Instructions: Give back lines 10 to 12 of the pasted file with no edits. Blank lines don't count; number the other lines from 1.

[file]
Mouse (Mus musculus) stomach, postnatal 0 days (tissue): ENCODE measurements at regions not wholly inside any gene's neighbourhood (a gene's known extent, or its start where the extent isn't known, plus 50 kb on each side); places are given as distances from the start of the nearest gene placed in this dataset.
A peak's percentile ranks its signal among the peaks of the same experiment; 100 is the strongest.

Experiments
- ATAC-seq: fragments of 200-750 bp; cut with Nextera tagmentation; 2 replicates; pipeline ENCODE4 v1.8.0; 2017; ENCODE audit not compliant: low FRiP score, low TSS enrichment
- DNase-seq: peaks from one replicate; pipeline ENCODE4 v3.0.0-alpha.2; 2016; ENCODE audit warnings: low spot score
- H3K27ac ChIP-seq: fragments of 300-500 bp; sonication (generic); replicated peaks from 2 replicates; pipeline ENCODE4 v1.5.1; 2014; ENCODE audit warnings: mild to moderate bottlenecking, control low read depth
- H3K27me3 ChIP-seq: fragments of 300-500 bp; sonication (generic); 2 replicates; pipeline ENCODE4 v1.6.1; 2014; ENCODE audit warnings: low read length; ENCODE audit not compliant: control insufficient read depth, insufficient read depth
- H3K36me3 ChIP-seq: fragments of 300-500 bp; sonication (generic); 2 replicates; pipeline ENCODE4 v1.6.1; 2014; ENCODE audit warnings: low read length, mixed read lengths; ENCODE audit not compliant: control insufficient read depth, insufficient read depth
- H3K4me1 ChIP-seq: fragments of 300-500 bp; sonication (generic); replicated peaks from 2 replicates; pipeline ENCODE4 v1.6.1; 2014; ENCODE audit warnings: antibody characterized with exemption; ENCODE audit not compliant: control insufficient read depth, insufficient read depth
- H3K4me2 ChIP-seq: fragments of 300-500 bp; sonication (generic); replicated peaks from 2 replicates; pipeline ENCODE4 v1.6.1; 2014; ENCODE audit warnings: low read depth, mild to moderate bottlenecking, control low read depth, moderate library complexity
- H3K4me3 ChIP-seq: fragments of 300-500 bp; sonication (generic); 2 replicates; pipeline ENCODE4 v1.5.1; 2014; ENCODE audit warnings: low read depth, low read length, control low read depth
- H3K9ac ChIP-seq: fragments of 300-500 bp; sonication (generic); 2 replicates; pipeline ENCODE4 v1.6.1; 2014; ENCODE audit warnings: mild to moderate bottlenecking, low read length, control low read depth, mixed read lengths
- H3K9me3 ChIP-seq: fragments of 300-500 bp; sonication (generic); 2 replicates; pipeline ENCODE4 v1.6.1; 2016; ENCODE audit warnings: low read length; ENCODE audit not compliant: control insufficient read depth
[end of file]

- H3K4me2 ChIP-seq: fragments of 300-500 bp; sonication (generic); replicated peaks from 2 replicates; pipeline ENCODE4 v1.6.1; 2014; ENCODE audit warnings: low read depth, mild to moderate bottlenecking, control low read depth, moderate library complexity
- H3K4me3 ChIP-seq: fragments of 300-500 bp; sonication (generic); 2 replicates; pipeline ENCODE4 v1.5.1; 2014; ENCODE audit warnings: low read depth, low read length, control low read depth
- H3K9ac ChIP-seq: fragments of 300-500 bp; sonication (generic); 2 replicates; pipeline ENCODE4 v1.6.1; 2014; ENCODE audit warnings: mild to moderate bottlenecking, low read length, control low read depth, mixed read lengths